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Print 43 comment(s) - last by MaulBall789.. on Mar 29 at 9:56 AM

All that's needed to reset a password is a user's AppleID, date of birth, and email

Apple, Inc. (AAPL), a company infamous for weak security and brazen arrogance regarding its safety, has been in the spotlight for the wrong reasons of late.  Its policies last year allowed a huge hack on Gizmodo blogger and prize-winning journalist Mat Honan, whose Apple accounts were compromised via lax password recovery features.  

The hack caused Apple to embark on a series of security changes, which made it harder for remote users to retrieve a password that possibly wasn't theirs.  The latest step was to install two-step verification, a new process that sends a code to your device.

Apple began rolling out the new two-step authentication (FAQ) for users' Apple IDs this week.  Users can go here to apply.

Apple two step
Apple's 2-step ID verification.

But unfortunately Apple's own "iForgot" tool remains online, which allows you to reset a user's password that hasn't upgraded to enable two-step validation.  All that is needed is a user's Apple ID, email, and date of birth (the Apple ID arguably being the hardest to obtain, but potentially gained through phishing or other methods).  

If you have a list of a person's past addresses (freely available via a variety of private investigator databases), you can get a user's Apple ID via a secondary recovery form on the page.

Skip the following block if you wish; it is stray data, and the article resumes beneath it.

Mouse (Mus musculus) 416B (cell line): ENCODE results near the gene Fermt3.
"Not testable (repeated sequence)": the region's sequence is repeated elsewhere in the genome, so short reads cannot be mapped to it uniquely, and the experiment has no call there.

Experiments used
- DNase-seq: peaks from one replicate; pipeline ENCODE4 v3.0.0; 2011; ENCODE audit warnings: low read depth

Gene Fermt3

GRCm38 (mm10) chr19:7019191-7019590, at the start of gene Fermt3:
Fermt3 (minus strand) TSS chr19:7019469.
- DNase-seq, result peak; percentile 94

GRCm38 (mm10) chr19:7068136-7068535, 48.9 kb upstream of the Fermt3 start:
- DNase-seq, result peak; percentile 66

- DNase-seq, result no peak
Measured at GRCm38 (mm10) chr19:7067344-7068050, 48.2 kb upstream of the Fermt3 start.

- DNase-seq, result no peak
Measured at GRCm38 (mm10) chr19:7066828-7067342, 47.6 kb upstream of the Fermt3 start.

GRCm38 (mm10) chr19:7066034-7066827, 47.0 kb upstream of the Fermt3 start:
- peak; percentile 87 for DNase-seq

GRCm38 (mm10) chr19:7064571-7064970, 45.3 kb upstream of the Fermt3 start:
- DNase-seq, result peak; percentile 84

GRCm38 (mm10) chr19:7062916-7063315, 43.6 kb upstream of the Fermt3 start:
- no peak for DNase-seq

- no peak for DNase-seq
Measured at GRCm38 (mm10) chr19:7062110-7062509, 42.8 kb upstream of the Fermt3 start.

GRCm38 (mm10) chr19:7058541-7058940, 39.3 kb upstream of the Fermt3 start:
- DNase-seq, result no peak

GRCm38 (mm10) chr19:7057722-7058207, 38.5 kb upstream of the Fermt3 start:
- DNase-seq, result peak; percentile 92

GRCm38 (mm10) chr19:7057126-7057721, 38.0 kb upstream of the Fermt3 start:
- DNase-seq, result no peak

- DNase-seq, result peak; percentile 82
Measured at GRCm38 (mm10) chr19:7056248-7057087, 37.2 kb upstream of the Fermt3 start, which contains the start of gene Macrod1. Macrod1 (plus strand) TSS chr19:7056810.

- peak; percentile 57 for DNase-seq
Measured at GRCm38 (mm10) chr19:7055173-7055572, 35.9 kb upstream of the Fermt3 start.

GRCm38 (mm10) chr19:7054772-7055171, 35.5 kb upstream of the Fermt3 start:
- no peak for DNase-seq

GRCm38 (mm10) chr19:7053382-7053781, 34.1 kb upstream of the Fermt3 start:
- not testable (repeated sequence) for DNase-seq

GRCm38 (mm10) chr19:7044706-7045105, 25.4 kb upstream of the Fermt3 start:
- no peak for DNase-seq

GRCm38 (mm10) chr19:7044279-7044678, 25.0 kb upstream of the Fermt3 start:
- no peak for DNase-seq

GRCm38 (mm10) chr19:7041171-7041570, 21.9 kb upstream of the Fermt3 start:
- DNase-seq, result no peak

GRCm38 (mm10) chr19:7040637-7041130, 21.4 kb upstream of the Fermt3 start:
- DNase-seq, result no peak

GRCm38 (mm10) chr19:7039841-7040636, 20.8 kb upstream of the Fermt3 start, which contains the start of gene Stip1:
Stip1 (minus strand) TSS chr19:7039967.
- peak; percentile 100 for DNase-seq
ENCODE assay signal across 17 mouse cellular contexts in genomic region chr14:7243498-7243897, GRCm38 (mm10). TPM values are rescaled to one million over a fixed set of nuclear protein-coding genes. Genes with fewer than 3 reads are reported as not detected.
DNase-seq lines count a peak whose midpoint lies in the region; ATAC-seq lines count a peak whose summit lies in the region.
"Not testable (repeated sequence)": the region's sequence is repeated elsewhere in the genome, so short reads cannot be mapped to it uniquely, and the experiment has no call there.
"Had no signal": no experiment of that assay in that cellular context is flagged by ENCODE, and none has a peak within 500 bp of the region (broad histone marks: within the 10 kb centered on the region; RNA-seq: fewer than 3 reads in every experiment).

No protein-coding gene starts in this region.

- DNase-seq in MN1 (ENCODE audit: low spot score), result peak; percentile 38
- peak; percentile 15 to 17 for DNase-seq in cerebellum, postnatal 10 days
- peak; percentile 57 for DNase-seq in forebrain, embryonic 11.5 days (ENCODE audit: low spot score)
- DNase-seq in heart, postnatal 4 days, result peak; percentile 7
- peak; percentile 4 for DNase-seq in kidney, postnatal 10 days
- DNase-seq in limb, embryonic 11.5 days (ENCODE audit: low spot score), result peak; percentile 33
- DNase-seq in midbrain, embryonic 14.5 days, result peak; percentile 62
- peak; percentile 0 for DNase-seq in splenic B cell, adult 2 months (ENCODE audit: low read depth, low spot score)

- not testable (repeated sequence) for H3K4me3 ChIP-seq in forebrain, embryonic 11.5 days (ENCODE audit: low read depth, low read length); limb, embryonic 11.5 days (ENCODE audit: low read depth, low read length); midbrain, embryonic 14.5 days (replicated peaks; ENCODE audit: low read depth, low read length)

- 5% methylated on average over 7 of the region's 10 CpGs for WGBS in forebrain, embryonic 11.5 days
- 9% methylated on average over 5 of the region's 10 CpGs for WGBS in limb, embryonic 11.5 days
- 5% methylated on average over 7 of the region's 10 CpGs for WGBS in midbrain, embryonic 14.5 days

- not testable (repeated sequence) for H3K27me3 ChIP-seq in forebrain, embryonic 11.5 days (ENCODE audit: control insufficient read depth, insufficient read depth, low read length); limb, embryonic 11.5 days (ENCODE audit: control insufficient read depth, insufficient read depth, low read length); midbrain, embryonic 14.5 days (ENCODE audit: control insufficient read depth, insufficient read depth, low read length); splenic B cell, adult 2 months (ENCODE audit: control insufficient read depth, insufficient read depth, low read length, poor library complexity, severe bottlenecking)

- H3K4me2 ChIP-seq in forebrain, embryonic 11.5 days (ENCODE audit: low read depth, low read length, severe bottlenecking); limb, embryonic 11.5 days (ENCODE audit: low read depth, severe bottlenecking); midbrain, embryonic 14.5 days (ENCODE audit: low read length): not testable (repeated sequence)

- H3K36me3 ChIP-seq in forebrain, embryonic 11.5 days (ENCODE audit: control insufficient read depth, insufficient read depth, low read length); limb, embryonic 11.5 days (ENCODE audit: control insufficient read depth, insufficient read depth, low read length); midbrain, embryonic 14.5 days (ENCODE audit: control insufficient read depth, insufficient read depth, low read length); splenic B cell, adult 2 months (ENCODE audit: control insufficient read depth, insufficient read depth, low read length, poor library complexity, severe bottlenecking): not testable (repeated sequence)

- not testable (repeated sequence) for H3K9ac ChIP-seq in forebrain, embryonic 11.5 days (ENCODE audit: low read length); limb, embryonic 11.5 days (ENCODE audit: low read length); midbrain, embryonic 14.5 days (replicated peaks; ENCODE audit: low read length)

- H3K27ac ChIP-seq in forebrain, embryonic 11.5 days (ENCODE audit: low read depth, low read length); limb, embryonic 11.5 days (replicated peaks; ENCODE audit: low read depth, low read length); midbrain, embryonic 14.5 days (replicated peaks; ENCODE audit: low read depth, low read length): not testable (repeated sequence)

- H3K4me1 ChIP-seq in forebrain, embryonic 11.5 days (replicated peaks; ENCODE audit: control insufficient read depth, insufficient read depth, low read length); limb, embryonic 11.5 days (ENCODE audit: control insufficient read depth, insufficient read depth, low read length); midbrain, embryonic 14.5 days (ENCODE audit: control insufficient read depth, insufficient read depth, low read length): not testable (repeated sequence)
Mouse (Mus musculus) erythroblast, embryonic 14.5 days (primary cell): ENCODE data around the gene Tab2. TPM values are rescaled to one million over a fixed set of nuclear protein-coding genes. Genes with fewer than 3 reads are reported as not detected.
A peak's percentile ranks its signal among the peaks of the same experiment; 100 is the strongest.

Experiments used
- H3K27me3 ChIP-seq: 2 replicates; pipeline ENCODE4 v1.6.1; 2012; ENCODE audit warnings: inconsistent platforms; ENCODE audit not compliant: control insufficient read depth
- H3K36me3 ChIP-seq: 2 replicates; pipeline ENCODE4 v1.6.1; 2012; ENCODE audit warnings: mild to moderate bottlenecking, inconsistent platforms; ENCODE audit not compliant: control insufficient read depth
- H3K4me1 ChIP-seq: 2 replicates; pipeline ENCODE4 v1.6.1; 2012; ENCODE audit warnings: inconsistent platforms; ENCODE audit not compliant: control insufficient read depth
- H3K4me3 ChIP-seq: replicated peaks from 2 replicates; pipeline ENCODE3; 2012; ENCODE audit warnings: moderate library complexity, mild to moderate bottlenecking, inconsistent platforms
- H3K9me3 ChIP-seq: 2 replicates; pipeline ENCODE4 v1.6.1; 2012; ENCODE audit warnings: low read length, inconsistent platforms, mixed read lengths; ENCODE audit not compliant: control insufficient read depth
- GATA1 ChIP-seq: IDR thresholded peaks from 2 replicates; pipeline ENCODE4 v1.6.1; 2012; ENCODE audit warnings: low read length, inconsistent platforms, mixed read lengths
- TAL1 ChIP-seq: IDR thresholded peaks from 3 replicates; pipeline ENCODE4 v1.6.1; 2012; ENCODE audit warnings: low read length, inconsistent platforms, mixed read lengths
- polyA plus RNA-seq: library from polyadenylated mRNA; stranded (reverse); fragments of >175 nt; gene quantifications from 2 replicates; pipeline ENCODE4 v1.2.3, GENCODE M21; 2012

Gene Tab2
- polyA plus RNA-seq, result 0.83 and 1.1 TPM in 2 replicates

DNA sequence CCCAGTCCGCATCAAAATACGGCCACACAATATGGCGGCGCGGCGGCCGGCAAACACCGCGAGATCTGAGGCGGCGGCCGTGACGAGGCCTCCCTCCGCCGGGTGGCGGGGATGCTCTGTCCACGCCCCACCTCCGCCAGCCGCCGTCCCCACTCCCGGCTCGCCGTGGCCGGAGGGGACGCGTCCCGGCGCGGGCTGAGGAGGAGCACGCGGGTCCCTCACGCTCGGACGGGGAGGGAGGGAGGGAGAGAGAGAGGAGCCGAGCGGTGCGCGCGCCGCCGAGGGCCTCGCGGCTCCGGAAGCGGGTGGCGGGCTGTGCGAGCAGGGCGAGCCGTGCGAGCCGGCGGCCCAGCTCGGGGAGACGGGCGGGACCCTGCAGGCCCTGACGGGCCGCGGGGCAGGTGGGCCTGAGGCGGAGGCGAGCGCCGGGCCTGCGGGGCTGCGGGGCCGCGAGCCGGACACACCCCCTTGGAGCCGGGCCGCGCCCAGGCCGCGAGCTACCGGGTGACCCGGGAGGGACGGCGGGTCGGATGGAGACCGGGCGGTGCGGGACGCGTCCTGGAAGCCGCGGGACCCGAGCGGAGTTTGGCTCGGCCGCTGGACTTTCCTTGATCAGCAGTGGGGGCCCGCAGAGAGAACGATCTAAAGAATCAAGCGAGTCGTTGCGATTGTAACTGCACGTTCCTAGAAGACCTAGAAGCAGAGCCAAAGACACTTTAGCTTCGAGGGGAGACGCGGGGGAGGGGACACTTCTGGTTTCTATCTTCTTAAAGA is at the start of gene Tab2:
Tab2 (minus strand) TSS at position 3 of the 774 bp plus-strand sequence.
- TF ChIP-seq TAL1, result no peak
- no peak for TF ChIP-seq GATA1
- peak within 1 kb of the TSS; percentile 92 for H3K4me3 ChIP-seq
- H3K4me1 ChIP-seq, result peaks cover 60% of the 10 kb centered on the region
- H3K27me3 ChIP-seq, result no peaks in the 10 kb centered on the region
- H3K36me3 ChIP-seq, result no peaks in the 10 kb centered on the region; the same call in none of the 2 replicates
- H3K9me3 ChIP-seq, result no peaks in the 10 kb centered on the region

AppleID
Step 1: Use the first and last name, plus past addresses to recover the AppleId.

AppleID
Step 2: Use the email, recovered AppleID, and birth date to reset the password.
[Image Source: 9 to 5 Mac]

The exploit was first reported/validated on by The Verge.  9 to 5 Mac went live with the above description of the exploit, pointing curious folks on where to go to try it out.

In an update The Verge reveals more bad news.  The site's Chris Welch writes:

Yesterday a number of users were told they'd need to wait three days before enabling two-step verification. As a result, these accounts are fully vulnerable to the exploit. As of right now, the only surefire way these individuals can avoid the security threat is by change their birthdate on Apple's account settings page.

Changing your birthdate to a fake date would stymie users who snagged your birthdate from various public databases or social media sites like Facebook, Inc. (FB).

Sources: Apple, 9 to 5 Mac, The Verge



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RE: Sigh...here we go again
By gmyx on 3/25/2013 12:17:02 PM , Rating: 0
quote:
Right off the bat tells you he's not only a Liberal moron, but a poser lacking critical thinking.

Aren't you guilty of the same lack of critical thinking by 'writing' people off because of their view of a TV station? I don't agree with a lot of people's views but to write them off like that is what you are accusing them of.


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